There are currently 3,841 items in Collection Search identified as Co-Lab-only contributions, up from 3,797 last month!

One of Library and Archives Canada’s Co-Lab Challenges reported progress.

Treaty 9 now has 27 images, 2.7% complete.

Mary Ann Shadd Cary is 48% complete, increased from 47% last month.

Expo67 remains 7% complete.

Summiting Mount Logan in 1925: Fred Lambart’s personal account of the treacherous climb and descent of the highest peak in Canada remains 13% complete.

Women in the War remains 1% complete.

Arthur Lismer’s Children’s Art Classes remains 1% complete.

John Freemont Smith remains 93% complete.

Canadian National Land Settlement Association remains 98% complete.

Molly Lamb Bobak remains 95% complete.

Diary of François-Hyacinthe Séguin remains 99% complete.

George Mully: moments in Indigenous communities remains 0% complete.

Correspondence regarding First Nations veterans returning after the First World War remains 99% complete.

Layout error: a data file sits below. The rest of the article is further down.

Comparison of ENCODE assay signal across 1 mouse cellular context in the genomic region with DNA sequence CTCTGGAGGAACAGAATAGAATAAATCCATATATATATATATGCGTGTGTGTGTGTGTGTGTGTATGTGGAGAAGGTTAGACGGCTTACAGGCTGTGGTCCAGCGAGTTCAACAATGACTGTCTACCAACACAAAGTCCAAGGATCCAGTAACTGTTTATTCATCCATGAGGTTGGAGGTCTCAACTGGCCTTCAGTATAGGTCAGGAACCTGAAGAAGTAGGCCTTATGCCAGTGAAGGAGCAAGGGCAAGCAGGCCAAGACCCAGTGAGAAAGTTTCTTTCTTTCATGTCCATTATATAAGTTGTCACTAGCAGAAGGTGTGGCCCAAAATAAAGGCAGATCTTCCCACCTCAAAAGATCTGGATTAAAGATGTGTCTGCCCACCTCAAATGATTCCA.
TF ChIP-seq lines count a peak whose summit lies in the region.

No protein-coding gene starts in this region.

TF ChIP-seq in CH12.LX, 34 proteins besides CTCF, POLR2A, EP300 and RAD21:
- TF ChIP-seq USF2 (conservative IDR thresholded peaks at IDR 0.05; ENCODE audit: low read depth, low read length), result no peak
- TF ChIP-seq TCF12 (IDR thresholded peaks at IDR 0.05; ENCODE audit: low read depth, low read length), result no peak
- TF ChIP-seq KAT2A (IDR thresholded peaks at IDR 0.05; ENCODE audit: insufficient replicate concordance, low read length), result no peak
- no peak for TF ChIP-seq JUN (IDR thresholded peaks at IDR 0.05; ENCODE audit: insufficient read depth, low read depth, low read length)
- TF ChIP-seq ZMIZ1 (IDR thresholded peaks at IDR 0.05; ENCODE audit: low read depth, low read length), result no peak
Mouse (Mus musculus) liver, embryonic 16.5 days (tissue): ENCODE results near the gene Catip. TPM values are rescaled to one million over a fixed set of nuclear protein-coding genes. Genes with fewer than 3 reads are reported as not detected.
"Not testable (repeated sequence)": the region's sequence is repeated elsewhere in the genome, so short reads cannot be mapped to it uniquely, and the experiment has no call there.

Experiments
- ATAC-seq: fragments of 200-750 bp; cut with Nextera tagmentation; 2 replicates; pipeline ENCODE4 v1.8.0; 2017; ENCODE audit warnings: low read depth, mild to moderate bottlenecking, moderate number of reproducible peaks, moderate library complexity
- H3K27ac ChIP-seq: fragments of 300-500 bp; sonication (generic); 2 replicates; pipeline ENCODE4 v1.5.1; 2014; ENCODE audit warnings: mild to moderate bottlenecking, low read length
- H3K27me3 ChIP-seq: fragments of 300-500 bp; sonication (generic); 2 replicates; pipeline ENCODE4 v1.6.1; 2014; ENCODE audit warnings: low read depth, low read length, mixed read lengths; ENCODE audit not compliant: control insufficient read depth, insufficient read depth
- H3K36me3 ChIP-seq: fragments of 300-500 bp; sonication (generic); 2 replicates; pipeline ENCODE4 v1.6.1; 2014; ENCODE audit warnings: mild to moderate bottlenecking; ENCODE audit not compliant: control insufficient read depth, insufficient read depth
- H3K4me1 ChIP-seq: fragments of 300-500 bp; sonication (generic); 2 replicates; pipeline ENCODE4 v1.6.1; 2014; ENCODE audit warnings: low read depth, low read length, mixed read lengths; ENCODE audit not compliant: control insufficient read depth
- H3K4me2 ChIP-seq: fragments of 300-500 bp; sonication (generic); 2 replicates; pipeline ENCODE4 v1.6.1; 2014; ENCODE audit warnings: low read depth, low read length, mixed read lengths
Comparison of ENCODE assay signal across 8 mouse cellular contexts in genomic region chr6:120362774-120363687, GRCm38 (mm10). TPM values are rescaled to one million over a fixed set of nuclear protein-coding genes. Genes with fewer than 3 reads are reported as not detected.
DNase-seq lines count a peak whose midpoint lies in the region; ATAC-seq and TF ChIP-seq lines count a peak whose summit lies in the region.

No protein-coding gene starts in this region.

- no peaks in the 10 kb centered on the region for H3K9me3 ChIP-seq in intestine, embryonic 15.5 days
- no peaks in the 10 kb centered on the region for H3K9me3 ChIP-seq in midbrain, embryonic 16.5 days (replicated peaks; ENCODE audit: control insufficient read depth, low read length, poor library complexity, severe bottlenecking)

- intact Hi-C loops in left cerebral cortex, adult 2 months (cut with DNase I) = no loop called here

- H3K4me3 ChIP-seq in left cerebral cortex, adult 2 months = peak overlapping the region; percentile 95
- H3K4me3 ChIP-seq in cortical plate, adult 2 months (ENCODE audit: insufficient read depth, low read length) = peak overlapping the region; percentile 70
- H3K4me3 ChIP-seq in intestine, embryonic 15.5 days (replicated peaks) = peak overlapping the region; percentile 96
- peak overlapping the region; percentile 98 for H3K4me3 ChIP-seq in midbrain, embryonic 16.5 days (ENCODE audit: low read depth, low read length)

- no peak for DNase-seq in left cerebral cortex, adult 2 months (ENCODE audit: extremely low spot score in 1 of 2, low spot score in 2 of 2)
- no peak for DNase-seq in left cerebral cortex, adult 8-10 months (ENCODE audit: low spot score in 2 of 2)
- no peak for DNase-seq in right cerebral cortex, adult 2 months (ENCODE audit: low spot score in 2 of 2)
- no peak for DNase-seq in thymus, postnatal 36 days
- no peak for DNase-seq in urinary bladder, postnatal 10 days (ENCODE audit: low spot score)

Winnipeg General Strike of 1919 remains 95% complete.

Legendary Train Robber and Prison Escapee Bill Miner remains 99% complete.

Japanese-Canadians: Second World War remains 3% complete.

The Call to Duty: Canada’s Nursing Sisters remains 94% compete.

Projects that remain 100% complete are no longer reported here.

Military Monday

During the Second World War, over 45,000 Canadian servicemen and women made the ultimate sacrifice. They aren’t just numbers. To truly comprehend the enormity of this loss, examine the impact at a local level.

Shown is an excerpt from a detailed map of Ottawa’s Glebe neighbourhood, a visual representation of the fallen. It’s hard to believe when you see it in the context of a neighbourhood you know! The map uses red to highlight Air Force deaths, black for Army, and blue for Navy. Find more detailed information in an article from the Glebe Report.

Credit to the research of Glebe resident Dave O’Malley.

Tact for those recently bereaved?